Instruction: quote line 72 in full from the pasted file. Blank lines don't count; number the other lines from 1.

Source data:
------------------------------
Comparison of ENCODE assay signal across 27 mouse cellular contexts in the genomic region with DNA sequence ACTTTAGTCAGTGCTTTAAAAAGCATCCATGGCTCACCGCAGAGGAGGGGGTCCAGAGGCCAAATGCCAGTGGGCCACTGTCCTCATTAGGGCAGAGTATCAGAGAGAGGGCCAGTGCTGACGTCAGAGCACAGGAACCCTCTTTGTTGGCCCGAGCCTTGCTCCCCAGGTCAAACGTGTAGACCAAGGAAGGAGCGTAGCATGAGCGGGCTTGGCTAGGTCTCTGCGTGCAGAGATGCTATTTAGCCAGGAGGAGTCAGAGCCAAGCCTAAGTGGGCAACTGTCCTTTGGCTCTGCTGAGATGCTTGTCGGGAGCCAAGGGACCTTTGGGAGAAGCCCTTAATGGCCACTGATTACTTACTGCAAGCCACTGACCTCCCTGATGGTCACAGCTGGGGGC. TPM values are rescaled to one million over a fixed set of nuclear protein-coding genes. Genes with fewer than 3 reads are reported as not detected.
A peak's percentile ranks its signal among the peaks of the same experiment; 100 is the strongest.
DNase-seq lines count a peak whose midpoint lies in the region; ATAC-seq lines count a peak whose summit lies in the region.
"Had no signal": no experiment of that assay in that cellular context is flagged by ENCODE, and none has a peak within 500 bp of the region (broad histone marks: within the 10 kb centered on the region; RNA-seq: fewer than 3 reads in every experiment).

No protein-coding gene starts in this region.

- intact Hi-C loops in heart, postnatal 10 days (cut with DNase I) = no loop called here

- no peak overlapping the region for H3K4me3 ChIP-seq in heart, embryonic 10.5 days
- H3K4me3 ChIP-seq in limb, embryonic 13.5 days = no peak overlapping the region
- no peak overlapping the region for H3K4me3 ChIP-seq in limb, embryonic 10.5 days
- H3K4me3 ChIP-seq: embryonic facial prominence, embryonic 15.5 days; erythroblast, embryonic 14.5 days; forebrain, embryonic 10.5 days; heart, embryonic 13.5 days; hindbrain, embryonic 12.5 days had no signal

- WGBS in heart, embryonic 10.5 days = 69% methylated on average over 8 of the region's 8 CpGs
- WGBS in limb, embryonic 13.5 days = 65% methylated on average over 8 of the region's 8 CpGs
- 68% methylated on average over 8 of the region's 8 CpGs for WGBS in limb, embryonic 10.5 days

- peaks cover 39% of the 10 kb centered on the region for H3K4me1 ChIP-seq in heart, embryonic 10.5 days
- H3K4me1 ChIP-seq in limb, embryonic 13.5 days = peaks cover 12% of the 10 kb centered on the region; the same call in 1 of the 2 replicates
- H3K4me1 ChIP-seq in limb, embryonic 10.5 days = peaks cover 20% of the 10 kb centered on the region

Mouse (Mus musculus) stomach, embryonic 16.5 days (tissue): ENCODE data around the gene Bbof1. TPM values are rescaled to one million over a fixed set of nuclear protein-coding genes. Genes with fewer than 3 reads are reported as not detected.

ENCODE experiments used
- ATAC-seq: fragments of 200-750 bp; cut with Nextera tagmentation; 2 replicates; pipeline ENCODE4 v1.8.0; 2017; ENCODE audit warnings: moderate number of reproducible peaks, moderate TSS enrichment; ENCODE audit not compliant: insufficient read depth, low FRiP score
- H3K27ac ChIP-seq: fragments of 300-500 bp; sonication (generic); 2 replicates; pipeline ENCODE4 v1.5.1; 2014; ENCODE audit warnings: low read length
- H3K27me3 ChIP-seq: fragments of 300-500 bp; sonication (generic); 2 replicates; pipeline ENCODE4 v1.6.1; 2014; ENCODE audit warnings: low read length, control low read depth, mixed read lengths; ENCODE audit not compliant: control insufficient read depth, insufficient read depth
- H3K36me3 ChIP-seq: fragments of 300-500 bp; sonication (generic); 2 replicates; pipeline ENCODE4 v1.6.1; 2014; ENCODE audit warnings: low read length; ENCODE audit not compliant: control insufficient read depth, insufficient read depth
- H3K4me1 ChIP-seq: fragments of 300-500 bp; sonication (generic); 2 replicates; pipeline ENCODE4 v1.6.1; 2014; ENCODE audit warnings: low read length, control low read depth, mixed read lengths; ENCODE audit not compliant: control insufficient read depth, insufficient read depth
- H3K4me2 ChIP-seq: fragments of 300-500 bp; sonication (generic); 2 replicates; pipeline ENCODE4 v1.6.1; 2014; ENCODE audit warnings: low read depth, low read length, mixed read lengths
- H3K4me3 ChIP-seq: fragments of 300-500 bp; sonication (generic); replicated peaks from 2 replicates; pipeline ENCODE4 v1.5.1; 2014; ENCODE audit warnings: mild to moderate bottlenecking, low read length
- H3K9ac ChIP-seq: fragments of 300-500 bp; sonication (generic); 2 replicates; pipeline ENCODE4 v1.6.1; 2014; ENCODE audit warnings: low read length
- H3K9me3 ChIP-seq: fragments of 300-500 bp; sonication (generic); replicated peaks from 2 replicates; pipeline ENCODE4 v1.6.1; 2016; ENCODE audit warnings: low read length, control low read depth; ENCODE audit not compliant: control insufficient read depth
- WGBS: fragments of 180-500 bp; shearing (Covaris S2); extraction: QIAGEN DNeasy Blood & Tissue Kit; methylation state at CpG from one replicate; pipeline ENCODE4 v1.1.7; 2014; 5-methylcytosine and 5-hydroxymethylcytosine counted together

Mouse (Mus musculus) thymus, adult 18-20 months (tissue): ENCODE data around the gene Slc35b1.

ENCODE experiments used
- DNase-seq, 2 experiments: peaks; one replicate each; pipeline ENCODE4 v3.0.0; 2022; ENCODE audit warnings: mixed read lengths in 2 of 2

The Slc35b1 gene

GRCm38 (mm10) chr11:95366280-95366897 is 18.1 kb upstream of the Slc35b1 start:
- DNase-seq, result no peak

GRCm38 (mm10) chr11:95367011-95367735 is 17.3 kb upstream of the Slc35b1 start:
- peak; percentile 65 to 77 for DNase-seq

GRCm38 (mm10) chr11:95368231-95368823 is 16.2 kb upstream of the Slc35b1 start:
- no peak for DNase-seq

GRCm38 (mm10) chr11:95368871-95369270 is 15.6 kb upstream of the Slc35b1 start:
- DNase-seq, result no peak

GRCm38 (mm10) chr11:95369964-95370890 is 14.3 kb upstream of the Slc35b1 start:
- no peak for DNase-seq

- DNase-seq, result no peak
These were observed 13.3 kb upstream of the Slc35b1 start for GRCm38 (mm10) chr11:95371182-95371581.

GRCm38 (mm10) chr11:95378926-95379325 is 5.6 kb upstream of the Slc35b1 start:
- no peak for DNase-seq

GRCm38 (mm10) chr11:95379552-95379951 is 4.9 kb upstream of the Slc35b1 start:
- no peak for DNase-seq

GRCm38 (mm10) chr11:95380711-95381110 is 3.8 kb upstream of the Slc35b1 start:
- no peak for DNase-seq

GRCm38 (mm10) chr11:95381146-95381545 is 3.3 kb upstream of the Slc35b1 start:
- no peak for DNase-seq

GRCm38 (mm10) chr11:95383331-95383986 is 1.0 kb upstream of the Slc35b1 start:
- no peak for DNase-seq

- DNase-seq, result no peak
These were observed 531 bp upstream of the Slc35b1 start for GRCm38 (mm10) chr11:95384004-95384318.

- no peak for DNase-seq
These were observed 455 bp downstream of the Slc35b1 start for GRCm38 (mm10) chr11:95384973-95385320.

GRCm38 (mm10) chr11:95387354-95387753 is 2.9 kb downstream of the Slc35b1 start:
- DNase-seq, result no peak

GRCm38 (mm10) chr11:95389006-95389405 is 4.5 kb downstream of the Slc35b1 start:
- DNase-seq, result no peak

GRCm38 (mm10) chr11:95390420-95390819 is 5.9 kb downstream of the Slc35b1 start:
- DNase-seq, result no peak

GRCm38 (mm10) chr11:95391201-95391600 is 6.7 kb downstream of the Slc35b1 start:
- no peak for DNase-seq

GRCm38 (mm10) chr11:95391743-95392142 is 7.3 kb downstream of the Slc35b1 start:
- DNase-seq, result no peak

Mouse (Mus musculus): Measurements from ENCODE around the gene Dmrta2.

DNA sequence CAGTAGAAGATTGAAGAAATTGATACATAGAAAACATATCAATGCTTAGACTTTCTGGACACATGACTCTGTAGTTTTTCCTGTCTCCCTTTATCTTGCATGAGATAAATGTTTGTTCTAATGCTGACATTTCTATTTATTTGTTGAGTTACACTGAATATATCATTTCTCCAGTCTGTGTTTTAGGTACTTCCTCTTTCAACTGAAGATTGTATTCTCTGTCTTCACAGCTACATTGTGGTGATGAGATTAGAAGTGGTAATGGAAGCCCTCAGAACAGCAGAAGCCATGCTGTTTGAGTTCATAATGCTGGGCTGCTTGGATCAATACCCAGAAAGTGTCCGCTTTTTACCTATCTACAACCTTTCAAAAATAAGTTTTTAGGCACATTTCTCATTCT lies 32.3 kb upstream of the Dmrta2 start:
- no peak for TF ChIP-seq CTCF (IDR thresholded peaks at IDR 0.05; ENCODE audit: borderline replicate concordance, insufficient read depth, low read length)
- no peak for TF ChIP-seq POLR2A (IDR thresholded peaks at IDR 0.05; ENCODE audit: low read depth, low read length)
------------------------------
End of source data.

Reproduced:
- no peak for TF ChIP-seq POLR2A (IDR thresholded peaks at IDR 0.05; ENCODE audit: low read depth, low read length)